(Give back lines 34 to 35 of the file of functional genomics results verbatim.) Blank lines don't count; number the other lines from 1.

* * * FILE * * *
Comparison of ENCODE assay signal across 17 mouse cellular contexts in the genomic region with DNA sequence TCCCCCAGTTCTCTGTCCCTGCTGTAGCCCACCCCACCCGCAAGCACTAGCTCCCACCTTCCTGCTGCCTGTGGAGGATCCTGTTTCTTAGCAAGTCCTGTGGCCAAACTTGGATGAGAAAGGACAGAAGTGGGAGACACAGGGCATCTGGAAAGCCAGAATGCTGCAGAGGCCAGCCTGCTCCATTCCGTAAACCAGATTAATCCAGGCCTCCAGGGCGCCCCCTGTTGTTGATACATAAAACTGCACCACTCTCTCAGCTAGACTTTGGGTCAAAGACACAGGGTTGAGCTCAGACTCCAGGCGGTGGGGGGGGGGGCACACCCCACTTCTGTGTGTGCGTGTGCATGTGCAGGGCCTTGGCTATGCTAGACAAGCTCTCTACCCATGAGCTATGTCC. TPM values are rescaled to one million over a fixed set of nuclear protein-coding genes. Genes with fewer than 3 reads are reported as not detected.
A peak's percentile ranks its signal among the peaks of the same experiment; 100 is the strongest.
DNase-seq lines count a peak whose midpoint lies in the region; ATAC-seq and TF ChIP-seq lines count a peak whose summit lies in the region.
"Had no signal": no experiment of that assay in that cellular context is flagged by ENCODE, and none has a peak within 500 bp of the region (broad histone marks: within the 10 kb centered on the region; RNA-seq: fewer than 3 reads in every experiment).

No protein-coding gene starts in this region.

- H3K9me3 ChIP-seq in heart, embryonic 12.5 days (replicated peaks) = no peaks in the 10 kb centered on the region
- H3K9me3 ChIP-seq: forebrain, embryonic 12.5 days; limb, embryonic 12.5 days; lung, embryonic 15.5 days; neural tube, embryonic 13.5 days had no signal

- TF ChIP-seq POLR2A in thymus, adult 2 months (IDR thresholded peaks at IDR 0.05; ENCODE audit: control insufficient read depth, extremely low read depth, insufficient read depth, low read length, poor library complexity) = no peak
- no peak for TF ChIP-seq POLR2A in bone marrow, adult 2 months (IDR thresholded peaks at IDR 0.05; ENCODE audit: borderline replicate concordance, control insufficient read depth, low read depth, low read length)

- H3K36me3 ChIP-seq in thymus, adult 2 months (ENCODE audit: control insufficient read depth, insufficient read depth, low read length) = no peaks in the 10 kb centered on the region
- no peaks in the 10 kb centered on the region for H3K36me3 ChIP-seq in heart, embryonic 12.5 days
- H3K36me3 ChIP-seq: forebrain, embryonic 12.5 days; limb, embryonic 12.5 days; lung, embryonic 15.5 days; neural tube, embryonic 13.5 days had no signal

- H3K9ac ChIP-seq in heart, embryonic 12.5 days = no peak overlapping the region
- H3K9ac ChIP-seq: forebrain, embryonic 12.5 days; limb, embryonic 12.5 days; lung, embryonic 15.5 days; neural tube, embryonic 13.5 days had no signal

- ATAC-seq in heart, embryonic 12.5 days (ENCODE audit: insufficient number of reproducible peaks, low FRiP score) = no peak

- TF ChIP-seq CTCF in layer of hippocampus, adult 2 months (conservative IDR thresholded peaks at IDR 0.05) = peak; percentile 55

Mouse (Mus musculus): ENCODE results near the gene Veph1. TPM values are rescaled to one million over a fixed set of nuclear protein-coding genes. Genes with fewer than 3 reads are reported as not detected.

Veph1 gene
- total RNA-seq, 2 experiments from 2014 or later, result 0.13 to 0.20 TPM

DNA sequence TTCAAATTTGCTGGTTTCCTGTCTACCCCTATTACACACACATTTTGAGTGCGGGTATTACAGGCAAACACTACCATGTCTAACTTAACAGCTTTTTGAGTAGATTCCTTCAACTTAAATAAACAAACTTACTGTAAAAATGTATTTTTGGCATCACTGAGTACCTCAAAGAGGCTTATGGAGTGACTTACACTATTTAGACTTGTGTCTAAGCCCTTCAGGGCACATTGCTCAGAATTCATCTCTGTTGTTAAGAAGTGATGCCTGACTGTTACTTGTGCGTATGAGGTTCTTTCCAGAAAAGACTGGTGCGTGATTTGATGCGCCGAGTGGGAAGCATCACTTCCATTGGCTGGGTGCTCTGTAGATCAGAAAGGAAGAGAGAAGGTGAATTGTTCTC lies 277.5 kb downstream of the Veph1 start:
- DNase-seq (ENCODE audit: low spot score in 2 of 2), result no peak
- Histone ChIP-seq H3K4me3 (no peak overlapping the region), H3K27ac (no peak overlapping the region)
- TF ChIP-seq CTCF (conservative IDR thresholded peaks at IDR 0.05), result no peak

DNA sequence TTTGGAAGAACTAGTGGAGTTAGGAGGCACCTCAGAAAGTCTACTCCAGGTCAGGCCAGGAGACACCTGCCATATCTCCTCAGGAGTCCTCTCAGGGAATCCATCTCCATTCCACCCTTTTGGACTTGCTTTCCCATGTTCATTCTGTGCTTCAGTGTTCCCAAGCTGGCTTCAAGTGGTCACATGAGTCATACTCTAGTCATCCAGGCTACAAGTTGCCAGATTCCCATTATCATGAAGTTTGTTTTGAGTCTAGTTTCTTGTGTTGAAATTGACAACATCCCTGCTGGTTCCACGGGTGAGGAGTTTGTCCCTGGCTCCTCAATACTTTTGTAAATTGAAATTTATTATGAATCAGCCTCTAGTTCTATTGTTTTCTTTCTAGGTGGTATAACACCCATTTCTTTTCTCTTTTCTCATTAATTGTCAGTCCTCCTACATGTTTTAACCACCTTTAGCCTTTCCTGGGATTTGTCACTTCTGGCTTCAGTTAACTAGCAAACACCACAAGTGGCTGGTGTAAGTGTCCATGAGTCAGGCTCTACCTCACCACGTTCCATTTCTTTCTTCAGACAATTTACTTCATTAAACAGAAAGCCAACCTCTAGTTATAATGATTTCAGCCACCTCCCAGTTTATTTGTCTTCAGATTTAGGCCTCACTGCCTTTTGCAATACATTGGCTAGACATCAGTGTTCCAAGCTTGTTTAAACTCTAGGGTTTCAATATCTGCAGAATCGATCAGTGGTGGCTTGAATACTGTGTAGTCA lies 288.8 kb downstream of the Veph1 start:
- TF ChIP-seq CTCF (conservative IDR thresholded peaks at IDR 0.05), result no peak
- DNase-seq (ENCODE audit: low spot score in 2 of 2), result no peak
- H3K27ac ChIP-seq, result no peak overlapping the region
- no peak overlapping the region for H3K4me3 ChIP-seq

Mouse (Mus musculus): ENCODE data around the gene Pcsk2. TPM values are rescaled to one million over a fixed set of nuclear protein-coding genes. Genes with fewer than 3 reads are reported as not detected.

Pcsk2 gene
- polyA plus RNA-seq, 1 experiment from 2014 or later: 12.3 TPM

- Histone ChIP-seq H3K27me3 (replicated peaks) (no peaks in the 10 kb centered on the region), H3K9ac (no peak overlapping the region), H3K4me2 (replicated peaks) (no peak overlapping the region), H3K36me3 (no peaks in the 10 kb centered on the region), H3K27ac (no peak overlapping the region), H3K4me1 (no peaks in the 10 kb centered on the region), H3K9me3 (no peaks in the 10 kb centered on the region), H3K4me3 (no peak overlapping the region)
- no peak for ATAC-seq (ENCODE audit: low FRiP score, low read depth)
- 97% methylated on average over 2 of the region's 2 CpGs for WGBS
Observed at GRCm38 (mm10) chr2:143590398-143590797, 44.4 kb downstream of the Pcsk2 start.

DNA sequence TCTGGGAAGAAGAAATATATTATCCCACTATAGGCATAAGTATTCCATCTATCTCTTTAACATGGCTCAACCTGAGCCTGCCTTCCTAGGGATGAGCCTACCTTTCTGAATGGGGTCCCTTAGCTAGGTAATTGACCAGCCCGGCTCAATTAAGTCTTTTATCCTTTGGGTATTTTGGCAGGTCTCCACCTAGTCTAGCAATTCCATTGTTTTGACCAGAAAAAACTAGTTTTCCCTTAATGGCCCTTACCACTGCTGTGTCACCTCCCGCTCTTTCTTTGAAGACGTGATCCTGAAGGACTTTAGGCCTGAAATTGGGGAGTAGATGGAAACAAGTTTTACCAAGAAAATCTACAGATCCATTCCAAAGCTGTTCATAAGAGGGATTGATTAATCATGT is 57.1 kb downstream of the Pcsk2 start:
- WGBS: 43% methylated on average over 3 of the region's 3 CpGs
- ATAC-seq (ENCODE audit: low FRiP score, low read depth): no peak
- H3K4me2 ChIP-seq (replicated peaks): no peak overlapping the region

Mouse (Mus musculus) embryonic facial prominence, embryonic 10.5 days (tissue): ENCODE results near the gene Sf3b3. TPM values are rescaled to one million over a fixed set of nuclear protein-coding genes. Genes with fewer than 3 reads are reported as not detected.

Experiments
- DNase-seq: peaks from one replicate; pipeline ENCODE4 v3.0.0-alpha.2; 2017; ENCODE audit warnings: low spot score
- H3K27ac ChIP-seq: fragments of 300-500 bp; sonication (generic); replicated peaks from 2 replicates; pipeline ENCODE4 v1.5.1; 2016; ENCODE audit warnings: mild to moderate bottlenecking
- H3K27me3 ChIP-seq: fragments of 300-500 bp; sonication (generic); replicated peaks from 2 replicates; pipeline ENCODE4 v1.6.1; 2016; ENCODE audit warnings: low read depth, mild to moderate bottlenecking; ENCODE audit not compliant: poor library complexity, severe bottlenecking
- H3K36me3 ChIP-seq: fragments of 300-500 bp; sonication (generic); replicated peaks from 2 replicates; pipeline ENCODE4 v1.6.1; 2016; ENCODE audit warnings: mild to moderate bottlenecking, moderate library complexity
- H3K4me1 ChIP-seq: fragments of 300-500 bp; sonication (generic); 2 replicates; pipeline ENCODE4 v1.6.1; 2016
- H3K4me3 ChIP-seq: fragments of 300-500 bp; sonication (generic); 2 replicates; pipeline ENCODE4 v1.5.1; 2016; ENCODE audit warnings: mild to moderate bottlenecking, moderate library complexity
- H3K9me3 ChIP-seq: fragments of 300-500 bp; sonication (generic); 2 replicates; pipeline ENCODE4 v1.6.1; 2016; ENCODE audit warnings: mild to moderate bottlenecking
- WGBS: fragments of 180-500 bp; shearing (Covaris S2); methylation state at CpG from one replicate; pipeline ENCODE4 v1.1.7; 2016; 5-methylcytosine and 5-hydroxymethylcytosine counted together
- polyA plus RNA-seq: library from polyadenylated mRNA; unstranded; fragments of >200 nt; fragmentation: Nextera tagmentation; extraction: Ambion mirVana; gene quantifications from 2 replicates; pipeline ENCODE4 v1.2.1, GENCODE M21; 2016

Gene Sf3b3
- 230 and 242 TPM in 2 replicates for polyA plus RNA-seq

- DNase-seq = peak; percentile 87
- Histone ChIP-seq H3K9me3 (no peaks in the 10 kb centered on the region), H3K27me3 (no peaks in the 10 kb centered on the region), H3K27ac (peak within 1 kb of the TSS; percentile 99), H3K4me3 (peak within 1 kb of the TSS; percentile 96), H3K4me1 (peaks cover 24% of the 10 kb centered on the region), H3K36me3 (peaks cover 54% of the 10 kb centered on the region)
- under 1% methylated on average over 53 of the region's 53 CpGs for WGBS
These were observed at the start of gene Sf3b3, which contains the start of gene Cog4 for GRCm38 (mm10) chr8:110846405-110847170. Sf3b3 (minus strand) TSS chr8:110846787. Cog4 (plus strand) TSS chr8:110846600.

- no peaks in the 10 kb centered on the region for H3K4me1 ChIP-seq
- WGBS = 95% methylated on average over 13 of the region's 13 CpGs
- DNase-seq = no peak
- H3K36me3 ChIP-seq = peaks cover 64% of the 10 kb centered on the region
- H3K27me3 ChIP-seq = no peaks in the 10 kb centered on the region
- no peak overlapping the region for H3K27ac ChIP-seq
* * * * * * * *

- 97% methylated on average over 2 of the region's 2 CpGs for WGBS
Observed at GRCm38 (mm10) chr2:143590398-143590797, 44.4 kb downstream of the Pcsk2 start.